Psychology and pedagogics
Chernov D.N. —
Actual Problems of Language Training in the "Zone of Proximal Development" of Schoolchildren
// Psychologist. – 2017. – ¹ 5.
– P. 67 - 76.
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Review: The subject of this research is the language training in the "zone of proximal development" at school age. The aim of this work is analyze the possibility of using quasilanguage tools to create the training programs to Russian rules in terms of establishing of a subject-subject interaction between a teacher and a schoolchild. The origins of the use of artificial language construction for the purpose of updating the creative potential of the recipient in literature (based on the example of writings by Lewis Carroll, 'mind-bending' language of futurists, modern children's story writers) and demonstration of the significant potential of grammar to convey meaning of sentences (L. Scherba, N. Khomsky) were analyzed. It was shown that experimentation with the language rules is a natural stage of child language development (in particular, during the period of children's word creation). The analysis of the current diagnostic and training techniques that use artificial language material with the purpose of updating the language of creativity of the child was performed. In his research Chernov has come to the following conclusions. Language learning at school must actualize the creative potential of language acquisition. Effective teaching technique is the use of artificial words, rules of inflection which are similar to the Russian rules, and use of artificial sentences and texts in which the combination of quasiwords is similar to the rules of Russian grammar. The balance between spontaneous and reactive training in the use of such language material is possible when the interaction between a teacher and a schoolchild is like the cooperation in the "zone of proximal development" of the child.
Keywords: schoolchild, subject-subject interaction, speech, quasilanguage, quasiwords, zone of proximal development, grammar, language, linguistic creativity, language training
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Psychopathology of the mundane
Murashchenkova N.V., Gritsenko V.V., Brazhnik Yu.V. —
Psychological Analysis of Expectations of Russians to Russia from the Ukraine and Other Countries
// Psychologist. – 2017. – ¹ 5.
– P. 77 - 91.
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Review: The article presents part of the results of a complex empirical research of socio-psychological adaptation of Russians migrating to Russia from other countries. The research involved 228 people (107 men and 121 women aged 17 - 63 years old, M=29.59, SD=9.54). Respondents from the Ukraine (Donetsk and Lugansk Regions) were 112 people (51 men and 61 women) and respondents from other countries (Azerbaijan, Armenia, Belarus, Kazakhstan, Moldavia, Tadjikistan, Turkeminstan, and Uzbekistan) were 116 people (56 men and 60 women). The purpose of the research was to analyze their expectations under the conditions of their socio-psychological adaptation to living in Russia. The authors make an assumption that those who come from the Ukraine and other countries have different expectations as a result of the former's forced and fast migration caused by the military conflict in the Ukraine. Empirical data was collected using the opinion poll. In particular, the authors have analyzed data obtained using free-answer and yes-no questions that respondents answered as part of the questionnaire prepared by the authors. Data were processed using the methods of descriptive statistics, frequency and content analysis, and Fisher angular transformation (φ* criteria). As a result of this empirical research, the authors have discovered differences in migrants' expectations of those who came from the Ukraine and those who came from other countries. Migrants from the Ukraine more frequently tended to expect help and support from others than from themselves and were in a greater need of information, help with employment and accomodation. They also believed they needed compensations from the government of the country they had left and had a better idea of what help and support they could use from the receiving country to adapt to life in Russia. On the whole, expectations of the majority of those who came from the Ukraine and other countries have been satisfied. Many of them had realistic expectations and the right idea of conditions, advantages and challenges they would have in Russia which was most likely to be one of the factors of their successful adaptation (based on self-reports of respondents). However, the results have also demonstrated that respondents felt their adaptation was incomplete or were too focused on challenges and negative emotions experienced in the process of their adaptation which could cause additional emotional tension and make them seek for social and psychological assistance. Another traumatic and destructive feeling that could hinder their successful socio-psychological adaptation was their expectations of conflicts from the local population. The results of the research can be used as guidelines to improve socio-psychological adaptation of migrants as well as to create a program of psychological assistance of migrants from the former Soviet republics.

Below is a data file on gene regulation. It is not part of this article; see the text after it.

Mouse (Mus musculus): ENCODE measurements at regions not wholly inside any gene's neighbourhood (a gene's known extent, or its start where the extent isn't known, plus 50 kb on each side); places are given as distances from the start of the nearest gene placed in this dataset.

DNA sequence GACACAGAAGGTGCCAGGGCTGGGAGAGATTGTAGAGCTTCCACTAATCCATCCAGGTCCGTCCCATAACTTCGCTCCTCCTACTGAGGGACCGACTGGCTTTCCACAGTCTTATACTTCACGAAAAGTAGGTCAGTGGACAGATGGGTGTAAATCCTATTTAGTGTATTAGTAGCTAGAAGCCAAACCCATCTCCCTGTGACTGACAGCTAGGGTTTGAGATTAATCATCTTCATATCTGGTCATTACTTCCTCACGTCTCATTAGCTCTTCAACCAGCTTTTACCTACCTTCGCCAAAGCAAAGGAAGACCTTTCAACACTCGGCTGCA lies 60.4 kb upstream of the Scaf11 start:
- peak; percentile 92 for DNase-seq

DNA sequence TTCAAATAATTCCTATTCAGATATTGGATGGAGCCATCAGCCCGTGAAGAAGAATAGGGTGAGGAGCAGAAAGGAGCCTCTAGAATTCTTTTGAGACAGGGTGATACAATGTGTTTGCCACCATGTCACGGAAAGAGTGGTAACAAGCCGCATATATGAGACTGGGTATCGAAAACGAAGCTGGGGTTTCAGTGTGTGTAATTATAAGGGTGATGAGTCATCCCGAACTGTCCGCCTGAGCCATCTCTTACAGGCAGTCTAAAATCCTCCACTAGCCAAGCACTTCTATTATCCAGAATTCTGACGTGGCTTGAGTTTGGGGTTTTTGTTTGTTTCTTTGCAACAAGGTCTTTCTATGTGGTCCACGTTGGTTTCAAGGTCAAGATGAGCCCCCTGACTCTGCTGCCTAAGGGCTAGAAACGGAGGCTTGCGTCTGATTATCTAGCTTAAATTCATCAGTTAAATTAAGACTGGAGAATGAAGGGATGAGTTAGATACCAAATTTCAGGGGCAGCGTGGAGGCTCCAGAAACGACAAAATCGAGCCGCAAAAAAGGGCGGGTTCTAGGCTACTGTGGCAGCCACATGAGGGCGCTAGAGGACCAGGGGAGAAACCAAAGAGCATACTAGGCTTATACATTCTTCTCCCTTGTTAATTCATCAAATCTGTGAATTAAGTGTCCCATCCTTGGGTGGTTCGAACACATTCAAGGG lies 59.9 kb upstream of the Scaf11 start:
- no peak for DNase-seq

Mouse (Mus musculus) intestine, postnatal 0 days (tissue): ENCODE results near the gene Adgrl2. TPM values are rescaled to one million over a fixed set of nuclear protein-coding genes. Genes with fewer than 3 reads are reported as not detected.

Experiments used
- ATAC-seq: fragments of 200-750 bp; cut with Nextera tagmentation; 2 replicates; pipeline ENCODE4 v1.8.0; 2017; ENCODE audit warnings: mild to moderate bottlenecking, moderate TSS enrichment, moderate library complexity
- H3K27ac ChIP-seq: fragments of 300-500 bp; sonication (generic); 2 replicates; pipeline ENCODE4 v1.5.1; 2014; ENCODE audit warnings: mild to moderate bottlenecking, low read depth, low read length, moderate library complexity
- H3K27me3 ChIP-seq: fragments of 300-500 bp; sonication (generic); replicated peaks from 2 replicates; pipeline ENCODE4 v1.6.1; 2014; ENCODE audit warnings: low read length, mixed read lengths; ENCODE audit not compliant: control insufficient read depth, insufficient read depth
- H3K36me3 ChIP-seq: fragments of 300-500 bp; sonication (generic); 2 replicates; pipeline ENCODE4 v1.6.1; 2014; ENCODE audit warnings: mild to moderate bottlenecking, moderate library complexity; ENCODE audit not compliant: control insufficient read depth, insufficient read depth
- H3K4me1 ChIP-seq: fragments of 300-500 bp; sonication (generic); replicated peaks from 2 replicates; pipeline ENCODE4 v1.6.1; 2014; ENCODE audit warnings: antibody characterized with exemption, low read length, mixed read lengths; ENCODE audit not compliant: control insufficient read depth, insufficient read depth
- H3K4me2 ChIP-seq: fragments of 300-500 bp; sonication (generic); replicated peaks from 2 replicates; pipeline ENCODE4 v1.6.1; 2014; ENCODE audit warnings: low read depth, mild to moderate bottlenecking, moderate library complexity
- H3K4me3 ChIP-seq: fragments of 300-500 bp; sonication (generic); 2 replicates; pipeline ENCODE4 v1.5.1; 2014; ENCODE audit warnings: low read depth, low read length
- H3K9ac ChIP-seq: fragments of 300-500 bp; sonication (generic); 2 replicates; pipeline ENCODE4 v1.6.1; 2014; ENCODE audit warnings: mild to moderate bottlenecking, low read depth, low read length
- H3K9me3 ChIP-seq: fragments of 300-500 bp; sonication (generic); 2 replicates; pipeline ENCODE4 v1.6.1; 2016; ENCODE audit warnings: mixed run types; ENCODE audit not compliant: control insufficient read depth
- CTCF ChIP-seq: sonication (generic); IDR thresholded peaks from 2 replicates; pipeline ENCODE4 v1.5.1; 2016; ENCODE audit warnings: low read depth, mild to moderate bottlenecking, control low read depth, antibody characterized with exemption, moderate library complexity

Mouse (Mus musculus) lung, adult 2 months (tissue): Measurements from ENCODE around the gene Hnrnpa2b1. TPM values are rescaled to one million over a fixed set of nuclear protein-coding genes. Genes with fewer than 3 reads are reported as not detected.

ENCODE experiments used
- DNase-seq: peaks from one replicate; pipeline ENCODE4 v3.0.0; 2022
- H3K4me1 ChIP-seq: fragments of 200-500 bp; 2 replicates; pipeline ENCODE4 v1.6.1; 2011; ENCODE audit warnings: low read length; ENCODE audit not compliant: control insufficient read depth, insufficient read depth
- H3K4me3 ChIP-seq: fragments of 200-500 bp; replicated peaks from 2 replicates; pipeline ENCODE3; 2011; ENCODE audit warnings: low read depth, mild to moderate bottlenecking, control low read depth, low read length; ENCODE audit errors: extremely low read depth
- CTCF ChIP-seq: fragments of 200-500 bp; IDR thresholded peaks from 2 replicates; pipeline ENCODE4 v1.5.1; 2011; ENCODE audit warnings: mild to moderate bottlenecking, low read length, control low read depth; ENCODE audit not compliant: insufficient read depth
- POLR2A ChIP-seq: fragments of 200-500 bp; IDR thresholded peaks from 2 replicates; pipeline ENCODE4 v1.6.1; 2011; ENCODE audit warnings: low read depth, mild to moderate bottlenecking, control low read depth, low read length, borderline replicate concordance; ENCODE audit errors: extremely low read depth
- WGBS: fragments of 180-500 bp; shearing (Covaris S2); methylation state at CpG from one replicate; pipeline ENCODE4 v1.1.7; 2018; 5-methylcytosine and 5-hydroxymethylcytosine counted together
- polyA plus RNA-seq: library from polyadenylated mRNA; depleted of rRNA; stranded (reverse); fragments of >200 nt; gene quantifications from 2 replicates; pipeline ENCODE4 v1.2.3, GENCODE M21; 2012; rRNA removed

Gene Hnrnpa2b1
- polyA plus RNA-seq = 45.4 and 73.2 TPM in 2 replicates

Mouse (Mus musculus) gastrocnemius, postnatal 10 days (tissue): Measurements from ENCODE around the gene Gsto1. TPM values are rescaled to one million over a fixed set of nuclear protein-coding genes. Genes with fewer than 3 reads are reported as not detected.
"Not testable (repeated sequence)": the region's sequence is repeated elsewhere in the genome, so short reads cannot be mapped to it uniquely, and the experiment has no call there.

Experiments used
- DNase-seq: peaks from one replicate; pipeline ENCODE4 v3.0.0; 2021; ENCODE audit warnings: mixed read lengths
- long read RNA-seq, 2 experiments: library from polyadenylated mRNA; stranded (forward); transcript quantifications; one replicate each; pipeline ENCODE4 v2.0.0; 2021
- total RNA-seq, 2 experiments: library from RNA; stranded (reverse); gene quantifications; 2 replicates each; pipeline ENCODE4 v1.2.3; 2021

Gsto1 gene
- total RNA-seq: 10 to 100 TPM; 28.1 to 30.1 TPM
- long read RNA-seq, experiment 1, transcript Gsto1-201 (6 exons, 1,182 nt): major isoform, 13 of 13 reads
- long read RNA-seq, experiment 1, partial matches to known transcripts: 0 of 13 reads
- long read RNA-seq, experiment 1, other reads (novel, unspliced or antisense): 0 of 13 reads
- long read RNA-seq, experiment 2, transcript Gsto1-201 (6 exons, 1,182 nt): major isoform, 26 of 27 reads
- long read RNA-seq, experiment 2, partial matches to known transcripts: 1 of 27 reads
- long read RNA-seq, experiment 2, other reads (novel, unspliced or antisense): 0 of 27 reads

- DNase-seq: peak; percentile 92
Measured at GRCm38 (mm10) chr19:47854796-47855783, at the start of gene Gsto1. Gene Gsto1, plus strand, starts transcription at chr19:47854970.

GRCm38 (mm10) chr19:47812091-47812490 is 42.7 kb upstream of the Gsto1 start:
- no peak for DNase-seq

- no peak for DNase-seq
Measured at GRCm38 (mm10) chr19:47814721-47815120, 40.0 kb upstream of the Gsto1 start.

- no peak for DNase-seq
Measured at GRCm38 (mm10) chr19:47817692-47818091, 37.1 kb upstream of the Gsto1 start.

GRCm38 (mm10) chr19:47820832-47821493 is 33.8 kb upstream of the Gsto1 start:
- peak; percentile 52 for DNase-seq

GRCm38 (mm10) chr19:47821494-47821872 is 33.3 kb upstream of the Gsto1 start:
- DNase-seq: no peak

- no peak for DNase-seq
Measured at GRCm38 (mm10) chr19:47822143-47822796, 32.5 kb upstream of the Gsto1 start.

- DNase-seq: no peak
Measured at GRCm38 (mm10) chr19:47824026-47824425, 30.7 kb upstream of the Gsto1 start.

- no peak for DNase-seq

Keywords: socio-psychological adaptation, migrants' expectations, conflicts, social and psychological support of migrants, content analysis, Fisher angular transformation, Russian migrants, voluntary migration, forced migration, migration
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